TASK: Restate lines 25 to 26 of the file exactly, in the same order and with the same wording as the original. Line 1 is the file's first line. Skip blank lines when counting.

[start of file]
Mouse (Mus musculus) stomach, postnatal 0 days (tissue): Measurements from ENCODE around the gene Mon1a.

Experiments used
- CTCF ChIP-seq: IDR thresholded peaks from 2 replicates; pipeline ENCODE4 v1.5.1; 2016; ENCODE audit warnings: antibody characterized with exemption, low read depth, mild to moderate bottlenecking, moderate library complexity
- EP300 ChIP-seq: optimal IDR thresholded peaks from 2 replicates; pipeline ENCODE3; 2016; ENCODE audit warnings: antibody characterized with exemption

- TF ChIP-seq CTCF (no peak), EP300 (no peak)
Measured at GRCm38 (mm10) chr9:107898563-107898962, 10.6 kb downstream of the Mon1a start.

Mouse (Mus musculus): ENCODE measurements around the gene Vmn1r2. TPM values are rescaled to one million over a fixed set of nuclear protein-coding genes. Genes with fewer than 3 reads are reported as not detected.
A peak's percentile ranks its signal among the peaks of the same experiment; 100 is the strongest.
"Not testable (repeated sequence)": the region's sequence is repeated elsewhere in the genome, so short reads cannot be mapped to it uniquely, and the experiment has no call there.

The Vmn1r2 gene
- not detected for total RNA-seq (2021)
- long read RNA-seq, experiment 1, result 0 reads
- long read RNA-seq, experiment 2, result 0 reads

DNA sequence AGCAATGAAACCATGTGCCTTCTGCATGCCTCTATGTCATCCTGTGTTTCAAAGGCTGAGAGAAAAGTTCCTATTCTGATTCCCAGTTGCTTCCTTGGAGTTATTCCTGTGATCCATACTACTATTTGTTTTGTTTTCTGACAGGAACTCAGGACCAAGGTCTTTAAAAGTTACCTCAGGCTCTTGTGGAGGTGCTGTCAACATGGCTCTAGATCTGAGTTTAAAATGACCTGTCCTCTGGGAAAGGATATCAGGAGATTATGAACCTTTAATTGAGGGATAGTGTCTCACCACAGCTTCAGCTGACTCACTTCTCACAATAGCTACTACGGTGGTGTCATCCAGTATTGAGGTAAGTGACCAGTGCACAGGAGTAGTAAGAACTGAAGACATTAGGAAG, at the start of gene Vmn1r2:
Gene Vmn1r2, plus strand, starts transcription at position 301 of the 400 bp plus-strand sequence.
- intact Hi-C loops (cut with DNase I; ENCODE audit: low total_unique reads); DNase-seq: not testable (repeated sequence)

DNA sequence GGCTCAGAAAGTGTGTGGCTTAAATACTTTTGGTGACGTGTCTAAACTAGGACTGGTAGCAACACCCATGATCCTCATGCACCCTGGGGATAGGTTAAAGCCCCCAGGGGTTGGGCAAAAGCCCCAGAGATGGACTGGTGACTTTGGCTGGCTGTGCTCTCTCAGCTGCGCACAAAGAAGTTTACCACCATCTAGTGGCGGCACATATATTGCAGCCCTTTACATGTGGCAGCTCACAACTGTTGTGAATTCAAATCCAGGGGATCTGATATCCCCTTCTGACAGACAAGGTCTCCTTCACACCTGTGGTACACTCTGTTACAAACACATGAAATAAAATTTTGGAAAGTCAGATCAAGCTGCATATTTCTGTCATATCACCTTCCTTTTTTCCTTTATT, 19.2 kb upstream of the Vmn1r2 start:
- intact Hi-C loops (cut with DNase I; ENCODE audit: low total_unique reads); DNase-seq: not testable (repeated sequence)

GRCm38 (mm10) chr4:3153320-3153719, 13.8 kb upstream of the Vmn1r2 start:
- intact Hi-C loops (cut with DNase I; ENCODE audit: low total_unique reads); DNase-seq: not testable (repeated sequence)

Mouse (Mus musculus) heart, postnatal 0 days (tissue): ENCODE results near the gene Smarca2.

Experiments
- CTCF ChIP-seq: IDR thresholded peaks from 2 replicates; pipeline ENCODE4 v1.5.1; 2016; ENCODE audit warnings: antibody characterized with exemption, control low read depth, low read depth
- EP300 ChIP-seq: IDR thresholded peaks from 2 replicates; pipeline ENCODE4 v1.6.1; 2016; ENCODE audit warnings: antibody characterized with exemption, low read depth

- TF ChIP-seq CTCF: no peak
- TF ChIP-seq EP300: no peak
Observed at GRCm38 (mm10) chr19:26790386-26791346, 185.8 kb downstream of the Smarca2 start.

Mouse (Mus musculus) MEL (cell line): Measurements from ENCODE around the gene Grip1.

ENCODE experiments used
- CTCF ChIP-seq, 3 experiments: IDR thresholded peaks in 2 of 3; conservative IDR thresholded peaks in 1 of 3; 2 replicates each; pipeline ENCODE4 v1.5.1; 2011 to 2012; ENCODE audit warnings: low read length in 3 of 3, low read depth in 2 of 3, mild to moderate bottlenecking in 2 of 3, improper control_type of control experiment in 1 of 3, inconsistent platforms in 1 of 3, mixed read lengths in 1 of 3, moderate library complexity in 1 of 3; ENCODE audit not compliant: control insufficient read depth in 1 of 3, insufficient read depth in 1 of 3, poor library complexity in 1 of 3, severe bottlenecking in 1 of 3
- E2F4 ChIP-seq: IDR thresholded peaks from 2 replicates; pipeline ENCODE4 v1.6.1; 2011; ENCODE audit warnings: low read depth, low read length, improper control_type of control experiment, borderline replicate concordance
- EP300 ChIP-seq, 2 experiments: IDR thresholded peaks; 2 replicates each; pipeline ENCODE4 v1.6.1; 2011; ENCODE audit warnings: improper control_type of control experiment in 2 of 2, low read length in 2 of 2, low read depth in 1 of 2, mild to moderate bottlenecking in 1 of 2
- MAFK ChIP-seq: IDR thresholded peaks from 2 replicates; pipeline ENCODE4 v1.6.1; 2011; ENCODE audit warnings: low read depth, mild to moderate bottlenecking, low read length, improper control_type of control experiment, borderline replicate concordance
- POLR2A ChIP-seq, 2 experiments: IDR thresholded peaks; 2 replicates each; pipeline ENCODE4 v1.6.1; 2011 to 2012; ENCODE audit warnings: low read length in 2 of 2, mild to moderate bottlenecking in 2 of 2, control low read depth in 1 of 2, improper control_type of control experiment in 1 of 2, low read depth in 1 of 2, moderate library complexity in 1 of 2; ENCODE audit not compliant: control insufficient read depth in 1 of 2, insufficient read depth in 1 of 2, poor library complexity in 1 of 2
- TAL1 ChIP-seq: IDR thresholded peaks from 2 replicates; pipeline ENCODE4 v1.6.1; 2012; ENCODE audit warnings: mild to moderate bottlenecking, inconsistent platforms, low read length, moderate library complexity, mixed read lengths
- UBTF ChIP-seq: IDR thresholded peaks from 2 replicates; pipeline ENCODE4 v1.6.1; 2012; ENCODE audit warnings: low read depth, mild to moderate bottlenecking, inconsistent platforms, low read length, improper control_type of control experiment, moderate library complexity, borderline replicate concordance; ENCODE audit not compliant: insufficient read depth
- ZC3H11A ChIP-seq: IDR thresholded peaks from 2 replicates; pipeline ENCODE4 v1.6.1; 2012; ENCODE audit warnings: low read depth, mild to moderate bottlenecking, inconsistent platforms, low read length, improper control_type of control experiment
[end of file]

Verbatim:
- TF ChIP-seq CTCF: no peak
- TF ChIP-seq EP300: no peak